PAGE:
policies and qualities that distinguish top-performing

    companies from other organizations with regard

    to security and privacy practices. Our survey also

    identifies prime opportunities companies can leverage

    to strengthen their security capabilities.

    As we detail in the following pages, our survey

    results show cause for optimism, but there are

    concerns as well. Positive signs are particularly

    evident in companies where (1) the board of directors

    is highly engaged in information security matters;

    and (2) management has in place a robust set of key

    information security policies.

  • 2 · Protiviti

    01 Having an engaged board and a comprehensive set of security policies make a huge difference — In assessing the results for companies in which the board has a high level of engagement in information security, these organizations perform noticeably better than other companies in nearly all facets of information security best practices. The same holds true for organizations that have all core information security policies in place (which we define in our report). When it comes to security, these foundational qualities distinguish top-performing organizations from the rest of the pack.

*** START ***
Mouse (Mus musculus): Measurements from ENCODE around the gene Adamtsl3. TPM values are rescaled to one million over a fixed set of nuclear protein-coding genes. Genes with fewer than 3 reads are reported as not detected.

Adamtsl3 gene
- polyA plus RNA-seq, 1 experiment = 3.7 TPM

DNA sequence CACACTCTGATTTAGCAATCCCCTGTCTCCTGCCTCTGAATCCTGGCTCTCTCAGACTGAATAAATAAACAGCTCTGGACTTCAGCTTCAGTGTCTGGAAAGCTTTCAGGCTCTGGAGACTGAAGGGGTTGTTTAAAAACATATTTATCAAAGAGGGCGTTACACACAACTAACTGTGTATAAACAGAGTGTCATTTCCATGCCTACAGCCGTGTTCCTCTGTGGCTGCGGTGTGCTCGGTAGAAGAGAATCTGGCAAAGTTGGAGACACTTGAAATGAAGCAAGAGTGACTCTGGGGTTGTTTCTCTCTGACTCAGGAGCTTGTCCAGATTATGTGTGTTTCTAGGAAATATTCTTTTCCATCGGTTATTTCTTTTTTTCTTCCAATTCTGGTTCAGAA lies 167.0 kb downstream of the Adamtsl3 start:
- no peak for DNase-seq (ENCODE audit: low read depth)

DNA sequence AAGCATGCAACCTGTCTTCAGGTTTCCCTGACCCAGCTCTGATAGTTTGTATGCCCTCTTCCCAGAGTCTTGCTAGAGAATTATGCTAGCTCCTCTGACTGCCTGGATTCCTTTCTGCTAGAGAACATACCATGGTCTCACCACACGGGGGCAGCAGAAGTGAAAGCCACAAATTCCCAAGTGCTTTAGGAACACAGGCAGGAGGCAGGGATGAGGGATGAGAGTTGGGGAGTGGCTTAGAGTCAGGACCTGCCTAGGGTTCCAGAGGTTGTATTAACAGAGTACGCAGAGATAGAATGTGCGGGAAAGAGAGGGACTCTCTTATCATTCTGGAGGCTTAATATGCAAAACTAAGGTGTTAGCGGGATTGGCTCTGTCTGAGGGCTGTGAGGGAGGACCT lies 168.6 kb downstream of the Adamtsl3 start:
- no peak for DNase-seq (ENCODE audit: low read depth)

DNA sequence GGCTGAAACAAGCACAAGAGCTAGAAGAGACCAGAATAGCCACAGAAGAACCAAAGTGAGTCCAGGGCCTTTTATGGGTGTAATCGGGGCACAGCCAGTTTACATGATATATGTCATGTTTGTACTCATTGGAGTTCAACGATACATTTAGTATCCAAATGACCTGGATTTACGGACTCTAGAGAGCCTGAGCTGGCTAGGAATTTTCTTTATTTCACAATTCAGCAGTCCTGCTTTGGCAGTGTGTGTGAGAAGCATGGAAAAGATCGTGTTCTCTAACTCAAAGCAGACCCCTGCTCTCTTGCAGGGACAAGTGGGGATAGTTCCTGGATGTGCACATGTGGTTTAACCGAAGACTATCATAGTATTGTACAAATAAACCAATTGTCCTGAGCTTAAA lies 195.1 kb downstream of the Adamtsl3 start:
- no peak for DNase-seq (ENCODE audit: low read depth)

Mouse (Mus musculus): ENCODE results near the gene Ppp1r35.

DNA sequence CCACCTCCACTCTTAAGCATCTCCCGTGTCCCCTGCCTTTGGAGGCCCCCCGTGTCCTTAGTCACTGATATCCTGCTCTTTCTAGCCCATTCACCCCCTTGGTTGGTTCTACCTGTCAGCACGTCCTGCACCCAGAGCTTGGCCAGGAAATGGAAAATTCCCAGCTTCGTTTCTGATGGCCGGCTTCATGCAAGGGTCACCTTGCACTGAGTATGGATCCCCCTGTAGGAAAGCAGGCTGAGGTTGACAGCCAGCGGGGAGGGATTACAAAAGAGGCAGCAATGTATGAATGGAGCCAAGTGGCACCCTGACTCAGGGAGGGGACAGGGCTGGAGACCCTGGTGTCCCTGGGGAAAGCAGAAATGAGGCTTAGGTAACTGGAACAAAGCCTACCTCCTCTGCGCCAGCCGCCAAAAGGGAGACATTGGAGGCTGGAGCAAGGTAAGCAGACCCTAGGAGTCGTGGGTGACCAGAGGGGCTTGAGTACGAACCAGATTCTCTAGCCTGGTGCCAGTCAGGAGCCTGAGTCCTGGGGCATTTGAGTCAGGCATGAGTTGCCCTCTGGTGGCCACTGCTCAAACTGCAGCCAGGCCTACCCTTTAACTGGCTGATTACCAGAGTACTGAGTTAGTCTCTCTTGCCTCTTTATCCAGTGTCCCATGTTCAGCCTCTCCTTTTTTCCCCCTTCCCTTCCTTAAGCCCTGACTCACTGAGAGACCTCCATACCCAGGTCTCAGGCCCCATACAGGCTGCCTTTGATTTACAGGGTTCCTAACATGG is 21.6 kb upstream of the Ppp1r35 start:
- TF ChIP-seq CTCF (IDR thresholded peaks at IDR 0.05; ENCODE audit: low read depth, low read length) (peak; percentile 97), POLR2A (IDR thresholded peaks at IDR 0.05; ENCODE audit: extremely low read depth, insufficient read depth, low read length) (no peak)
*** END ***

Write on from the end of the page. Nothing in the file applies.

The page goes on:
02 Most organizations need to enhance their data classification and management — An alarming number of companies appear unable to confidently identify or locate their most valuable data assets. Protecting these “crown jewels” requires a data classification scheme supported by effective policies in place and adhered to throughout the enterprise.